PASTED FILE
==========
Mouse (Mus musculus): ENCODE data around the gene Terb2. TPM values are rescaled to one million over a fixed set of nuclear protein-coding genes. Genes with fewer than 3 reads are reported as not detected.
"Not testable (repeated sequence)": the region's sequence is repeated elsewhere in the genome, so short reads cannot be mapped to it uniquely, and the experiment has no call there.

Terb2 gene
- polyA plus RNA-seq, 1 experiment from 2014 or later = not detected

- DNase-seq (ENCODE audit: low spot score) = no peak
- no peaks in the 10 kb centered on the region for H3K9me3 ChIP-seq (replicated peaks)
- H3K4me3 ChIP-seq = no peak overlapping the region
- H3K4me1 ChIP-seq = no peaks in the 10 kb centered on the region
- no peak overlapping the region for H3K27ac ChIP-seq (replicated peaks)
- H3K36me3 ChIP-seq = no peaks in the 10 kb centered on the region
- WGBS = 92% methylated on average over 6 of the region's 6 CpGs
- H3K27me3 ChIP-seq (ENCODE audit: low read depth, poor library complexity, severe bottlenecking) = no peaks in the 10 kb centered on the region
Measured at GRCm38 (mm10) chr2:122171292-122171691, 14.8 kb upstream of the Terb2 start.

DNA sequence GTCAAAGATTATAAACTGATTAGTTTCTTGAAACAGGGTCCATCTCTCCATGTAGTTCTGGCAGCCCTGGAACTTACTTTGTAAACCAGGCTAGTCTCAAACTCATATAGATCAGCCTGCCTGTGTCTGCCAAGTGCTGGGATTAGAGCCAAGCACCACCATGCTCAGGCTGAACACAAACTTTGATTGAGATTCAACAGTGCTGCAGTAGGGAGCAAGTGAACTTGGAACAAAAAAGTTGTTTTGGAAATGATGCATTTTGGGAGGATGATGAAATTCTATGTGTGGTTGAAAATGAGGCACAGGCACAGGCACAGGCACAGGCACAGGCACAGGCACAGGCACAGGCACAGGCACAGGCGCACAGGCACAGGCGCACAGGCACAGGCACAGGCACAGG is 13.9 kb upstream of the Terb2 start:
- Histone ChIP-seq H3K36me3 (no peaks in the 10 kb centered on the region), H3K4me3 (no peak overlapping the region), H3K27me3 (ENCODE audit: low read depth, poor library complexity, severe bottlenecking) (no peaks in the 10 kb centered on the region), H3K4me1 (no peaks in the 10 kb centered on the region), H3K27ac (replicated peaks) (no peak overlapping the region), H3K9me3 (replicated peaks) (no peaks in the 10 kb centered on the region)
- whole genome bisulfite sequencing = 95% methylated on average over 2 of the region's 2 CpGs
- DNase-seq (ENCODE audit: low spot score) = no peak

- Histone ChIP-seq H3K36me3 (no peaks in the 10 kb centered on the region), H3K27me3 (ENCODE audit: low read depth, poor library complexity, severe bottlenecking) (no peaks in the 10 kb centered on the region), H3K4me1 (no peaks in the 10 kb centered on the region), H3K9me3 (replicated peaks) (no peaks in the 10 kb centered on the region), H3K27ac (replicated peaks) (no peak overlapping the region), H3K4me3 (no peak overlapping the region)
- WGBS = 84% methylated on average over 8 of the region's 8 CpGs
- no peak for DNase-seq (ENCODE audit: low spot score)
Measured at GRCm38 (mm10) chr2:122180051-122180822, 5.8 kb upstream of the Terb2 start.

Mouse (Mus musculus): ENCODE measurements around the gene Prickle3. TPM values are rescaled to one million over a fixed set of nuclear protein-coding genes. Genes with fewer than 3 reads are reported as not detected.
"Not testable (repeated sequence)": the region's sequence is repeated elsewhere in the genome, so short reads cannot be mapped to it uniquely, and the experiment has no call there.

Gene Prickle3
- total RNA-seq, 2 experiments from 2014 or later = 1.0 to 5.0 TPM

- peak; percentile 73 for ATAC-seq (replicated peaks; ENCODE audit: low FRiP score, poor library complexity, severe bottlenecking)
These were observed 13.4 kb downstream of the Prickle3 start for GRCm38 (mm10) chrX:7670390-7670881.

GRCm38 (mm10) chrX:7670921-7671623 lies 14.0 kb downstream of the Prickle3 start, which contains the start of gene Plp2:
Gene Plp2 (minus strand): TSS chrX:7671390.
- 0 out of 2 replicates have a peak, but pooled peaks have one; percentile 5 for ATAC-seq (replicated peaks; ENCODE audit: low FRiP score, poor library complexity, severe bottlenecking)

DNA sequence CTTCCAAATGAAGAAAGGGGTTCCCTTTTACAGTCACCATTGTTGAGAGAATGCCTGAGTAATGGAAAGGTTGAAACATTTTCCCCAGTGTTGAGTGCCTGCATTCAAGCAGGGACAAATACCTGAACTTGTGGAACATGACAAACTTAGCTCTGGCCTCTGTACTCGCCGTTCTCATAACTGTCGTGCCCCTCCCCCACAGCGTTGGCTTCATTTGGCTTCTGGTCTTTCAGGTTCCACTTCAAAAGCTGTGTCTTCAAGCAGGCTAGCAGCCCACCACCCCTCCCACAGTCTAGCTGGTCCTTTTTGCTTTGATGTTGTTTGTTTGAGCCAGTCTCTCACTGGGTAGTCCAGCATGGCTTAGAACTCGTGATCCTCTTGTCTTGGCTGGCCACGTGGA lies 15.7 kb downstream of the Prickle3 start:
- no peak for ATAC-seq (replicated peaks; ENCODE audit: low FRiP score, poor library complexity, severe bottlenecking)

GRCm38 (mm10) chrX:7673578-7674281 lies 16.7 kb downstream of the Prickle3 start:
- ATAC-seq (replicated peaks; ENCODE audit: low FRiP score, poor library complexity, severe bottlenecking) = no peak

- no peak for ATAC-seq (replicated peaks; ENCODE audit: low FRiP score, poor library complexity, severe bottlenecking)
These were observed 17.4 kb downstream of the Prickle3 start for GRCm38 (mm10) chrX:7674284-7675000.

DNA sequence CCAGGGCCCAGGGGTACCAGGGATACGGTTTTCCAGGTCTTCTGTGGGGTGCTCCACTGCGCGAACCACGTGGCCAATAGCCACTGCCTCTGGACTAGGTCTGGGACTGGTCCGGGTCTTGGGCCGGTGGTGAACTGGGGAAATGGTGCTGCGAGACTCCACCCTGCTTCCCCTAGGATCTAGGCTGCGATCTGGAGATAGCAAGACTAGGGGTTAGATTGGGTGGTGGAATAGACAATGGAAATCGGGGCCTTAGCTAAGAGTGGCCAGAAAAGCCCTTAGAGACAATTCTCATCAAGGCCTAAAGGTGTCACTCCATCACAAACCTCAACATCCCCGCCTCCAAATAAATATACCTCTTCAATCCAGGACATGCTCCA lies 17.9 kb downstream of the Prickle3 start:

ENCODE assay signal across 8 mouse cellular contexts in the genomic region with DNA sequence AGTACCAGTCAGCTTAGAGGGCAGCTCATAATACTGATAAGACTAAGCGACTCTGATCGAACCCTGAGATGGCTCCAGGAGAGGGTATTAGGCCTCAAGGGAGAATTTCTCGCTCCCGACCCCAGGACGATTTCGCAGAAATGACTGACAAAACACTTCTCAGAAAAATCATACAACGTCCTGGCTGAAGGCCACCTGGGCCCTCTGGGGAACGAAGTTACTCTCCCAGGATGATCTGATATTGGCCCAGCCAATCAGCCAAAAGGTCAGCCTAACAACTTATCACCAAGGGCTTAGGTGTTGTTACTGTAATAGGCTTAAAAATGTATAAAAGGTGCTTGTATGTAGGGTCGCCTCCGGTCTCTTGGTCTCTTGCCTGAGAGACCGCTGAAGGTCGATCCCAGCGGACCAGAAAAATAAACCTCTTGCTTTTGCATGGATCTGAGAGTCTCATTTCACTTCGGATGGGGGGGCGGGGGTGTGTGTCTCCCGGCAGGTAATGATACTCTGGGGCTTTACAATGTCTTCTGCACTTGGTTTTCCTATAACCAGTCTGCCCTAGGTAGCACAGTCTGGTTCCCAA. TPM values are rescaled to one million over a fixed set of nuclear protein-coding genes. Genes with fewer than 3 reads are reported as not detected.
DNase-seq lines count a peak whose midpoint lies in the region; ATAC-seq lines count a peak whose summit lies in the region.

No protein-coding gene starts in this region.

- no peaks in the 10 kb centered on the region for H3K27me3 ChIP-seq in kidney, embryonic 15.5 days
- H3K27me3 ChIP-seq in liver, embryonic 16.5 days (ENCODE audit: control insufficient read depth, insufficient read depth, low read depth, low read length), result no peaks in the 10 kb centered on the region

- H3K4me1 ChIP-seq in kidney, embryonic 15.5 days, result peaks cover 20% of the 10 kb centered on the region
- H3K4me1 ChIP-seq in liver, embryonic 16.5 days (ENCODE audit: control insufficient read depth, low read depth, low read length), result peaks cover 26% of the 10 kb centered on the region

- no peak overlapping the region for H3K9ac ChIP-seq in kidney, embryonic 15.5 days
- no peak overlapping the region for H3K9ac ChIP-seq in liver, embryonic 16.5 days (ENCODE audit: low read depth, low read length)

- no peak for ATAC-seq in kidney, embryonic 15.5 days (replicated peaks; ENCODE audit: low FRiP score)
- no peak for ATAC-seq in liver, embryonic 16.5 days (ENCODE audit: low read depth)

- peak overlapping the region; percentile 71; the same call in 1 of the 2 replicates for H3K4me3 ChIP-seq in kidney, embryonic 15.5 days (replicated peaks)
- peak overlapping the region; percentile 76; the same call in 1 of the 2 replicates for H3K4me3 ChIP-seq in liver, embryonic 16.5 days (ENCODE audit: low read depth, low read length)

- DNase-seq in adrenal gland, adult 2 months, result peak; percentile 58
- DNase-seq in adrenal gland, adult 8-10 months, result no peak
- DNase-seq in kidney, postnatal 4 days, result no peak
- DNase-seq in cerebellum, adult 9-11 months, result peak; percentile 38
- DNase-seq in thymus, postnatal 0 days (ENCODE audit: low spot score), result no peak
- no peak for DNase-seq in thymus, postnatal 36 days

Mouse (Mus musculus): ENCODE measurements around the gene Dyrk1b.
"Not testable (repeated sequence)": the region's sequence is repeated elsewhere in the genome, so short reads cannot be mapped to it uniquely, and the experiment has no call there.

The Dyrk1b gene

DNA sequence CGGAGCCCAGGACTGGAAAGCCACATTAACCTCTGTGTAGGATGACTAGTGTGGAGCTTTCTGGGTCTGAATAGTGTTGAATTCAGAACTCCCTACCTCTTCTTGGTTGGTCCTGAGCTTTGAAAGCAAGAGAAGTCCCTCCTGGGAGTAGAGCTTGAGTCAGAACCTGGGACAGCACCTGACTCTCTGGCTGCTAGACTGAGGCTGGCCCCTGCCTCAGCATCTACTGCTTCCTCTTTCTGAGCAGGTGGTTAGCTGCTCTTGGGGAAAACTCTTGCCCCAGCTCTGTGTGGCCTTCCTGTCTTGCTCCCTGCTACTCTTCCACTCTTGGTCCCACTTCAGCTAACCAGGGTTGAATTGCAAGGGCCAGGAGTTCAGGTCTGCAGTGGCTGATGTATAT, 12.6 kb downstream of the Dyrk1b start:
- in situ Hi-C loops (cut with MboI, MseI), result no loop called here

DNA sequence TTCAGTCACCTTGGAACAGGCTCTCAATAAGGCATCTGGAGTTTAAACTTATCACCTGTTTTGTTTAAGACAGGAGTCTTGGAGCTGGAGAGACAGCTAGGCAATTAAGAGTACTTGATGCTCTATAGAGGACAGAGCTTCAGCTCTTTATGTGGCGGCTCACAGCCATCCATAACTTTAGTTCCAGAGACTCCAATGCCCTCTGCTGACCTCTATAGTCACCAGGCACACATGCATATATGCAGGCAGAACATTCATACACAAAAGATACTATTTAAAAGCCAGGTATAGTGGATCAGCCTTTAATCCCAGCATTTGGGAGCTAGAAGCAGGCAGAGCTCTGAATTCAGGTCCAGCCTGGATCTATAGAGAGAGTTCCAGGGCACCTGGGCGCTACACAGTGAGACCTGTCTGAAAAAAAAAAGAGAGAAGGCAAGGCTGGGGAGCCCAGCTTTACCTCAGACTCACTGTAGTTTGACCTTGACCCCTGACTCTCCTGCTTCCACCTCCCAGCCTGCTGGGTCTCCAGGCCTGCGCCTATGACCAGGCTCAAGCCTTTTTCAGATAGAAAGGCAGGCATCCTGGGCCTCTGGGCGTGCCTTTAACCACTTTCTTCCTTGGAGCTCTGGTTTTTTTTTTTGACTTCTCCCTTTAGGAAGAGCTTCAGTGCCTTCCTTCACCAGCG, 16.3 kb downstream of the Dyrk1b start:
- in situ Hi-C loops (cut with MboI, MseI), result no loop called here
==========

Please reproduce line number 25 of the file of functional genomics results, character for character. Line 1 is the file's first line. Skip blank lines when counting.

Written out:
- total RNA-seq, 2 experiments from 2014 or later = 1.0 to 5.0 TPM